I am sometimes contacted by former students who decide they would like to take a trip to Egypt to improve their Arabic. What they need is suggestions for courses and the like. This article provides some suggestions.
Language Schools and Other Institutions
Kalimāt. The first place I will mention is Kalimāt, an Arabic language school in the Mohandeseen district of Cairo. I first learned about this school from an article in the New Yorker, about an American journalist learning Arabic in Cairo during the Egyptian Revolution. I have written a separate post about this article. The article gave an excellent impression about a (now deceased) teacher there, and hence also about the school itself. The school seems to still be going strong, with new courses scheduled for each month. There are courses in both Modern Standard Arabic and Egyptian Colloquial Arabic, and even combo courses. There are many different levels, and each level follows a clearly defined program. An intensive course costs just US$330 for 48 hours of instruction. (By the way, كلمات kalimaat means ‘words’ in Arabic.)
International House. I don’t have any experience with International House, but it was recommended on an old list of reputable Arabic schools I found. My impression from their website is that it’s very professional and active.
Fajr Centre. I found a very old recommendation for Fajr Centre. It is affiliated with the Egyptian Ministry of Education. In addition to vanilla courses in Modern Standard Arabic, Classical Arabic, and Egyptian Colloquial Arabic, they offer a lot of more specialized courses, such as rhetoric, public speaking, and calligraphy. They also offer courses over VOIP, so you potentially take some of their courses right from the comfort of your home.
American University in Cairo. Not long ago, the first place I would have recommended for Arabic courses is AUC, but it’s not clear whether they still offer continuing education courses. They do allow non-students to enroll in their regular academic courses and also offer an Arabic program for businesspeople and diplomats. Here is the full range of Arabic programs.
Learning Arabic Informally
Of course, taking a formal course isn’t the only way you can improve your Arabic in Cairo. It’s almost impossible not to make friends in Cairo. Go sit in a café, and more likely than not you will be approached by young men curious to talk with a foreigner. That won’t be the most obvious place to make friends if you’re a woman, but if you’re an open enough person to start a conversation with shop owners, other customers, or fellow passengers, you are likely to meet people who’d be delighted to spend some time with someone curious enough to be studying their language. There are also a lot of people who would just love to swap some English conversation for some help with your Arabic. A few tips in this regard:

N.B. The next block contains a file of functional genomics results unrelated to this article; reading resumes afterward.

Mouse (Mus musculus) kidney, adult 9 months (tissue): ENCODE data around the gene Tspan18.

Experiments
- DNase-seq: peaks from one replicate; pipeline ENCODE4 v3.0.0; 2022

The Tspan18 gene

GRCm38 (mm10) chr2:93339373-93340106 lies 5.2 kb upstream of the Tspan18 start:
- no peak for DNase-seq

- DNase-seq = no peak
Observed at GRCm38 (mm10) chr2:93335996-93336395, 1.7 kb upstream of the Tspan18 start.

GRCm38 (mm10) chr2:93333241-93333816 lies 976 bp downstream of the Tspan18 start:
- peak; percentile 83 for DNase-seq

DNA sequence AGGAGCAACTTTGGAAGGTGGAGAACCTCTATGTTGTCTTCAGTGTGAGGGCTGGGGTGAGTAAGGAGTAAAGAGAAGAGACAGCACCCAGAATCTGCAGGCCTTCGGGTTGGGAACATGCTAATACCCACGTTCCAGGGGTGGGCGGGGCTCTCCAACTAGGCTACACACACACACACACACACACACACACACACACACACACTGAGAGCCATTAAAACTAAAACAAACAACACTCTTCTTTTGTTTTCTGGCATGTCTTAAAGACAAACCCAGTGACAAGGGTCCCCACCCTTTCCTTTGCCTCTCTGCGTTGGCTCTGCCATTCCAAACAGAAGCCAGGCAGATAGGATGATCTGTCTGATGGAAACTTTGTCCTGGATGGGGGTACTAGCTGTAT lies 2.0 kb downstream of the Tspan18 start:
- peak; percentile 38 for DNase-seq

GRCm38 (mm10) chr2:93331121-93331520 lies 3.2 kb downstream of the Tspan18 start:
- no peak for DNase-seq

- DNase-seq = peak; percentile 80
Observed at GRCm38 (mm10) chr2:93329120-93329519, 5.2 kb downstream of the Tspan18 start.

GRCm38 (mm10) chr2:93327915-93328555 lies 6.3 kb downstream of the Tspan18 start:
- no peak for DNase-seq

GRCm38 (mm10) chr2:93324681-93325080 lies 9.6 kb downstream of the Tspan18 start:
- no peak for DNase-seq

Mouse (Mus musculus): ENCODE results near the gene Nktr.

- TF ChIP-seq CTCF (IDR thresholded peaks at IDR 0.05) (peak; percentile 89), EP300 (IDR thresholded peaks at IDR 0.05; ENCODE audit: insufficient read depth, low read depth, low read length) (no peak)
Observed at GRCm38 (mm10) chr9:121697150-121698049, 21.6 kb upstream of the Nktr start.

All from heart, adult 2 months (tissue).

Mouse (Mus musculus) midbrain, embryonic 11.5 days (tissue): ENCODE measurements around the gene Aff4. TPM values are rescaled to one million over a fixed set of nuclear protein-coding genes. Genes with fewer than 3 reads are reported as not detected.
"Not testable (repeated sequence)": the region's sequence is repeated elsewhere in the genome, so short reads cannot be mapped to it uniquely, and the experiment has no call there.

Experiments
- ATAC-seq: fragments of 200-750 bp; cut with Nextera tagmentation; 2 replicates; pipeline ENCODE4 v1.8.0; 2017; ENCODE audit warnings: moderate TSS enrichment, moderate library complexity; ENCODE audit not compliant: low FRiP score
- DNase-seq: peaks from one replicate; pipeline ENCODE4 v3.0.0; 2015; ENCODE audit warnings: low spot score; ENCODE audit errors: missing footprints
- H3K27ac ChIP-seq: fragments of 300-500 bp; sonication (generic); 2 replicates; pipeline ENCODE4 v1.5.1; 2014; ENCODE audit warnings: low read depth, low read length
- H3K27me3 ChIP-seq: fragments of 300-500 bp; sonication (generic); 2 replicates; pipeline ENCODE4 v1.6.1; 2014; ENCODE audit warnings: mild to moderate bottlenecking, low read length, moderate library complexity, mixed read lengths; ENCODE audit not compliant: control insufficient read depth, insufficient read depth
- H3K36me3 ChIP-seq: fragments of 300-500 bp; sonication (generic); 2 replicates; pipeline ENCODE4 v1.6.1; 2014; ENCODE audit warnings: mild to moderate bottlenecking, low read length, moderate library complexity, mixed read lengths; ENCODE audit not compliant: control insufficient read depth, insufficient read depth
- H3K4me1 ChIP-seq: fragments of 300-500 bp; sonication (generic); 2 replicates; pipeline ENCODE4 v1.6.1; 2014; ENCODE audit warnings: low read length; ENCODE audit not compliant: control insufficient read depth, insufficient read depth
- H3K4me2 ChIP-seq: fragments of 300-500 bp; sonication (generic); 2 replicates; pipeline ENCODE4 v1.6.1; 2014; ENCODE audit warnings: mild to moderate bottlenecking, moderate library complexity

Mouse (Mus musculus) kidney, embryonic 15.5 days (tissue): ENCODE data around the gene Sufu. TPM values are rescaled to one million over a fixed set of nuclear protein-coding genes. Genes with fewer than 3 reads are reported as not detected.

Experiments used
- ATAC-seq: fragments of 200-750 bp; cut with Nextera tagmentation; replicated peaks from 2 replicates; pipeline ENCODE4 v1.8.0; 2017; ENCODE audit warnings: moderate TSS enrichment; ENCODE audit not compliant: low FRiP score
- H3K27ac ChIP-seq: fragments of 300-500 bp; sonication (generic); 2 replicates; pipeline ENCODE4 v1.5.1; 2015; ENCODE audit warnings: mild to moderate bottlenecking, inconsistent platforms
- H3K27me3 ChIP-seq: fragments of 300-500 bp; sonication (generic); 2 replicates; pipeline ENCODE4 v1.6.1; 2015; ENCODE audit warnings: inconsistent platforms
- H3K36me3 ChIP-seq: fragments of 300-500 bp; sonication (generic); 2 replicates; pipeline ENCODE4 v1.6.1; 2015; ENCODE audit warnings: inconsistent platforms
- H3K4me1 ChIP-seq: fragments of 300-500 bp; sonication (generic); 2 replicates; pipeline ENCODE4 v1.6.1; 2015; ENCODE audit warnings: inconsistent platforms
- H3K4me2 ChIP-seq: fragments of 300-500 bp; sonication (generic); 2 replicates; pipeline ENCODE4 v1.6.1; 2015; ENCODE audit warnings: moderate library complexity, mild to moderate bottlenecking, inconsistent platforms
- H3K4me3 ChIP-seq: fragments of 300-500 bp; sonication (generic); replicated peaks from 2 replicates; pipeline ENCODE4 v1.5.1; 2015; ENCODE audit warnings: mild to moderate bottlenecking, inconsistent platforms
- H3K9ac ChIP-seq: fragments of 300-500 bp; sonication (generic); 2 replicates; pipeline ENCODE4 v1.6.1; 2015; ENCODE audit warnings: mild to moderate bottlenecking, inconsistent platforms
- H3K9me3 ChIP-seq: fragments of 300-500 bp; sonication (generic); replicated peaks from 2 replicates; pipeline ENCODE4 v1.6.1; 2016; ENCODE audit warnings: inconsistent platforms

- Realize that a non-teacher probably won’t be able to explain grammar to you (even if they think they can!). So, focus on what things your friend can help you with: conversation and pronunciation.
- Make it clear what kind of Arabic you’re interested in. Many people assume that anyone learning Arabic wants to learn Classical or Koranic Arabic, because that’s what people consider to be “correct” Arabic.
- If you want some structure, take a textbook with you. Figure out ahead of time what activities will be appropriate for working with someone who isn’t an Arabic teacher: exercises entirely in Arabic script (not in transliteration), short texts, conversation exercises.
- If you want to take a “field work” approach, take a couple of simple children’s picture books with you and try to talk about them in Arabic with your friend. This approach works best if there isn’t much writing in the book in a language that your friend knows (e.g., English), as that can distract or even derail them.
- You may be able to find a language partner using the Amikumu app on your smartphone.
- If your main interest is Standard Arabic, you still shouldn’t shy away from learning some Egyptian Colloquial Arabic. Remember that real Arabic-speakers use their own dialect to communicate orally, reserving Standard Arabic largely for written contexts. As you continue to learn both a dialect and Standard Arabic, they will begin to inform, enrich, and reinforce each other.
Do you have any helpful experiences that would enhance this article? Mention them in a comment below.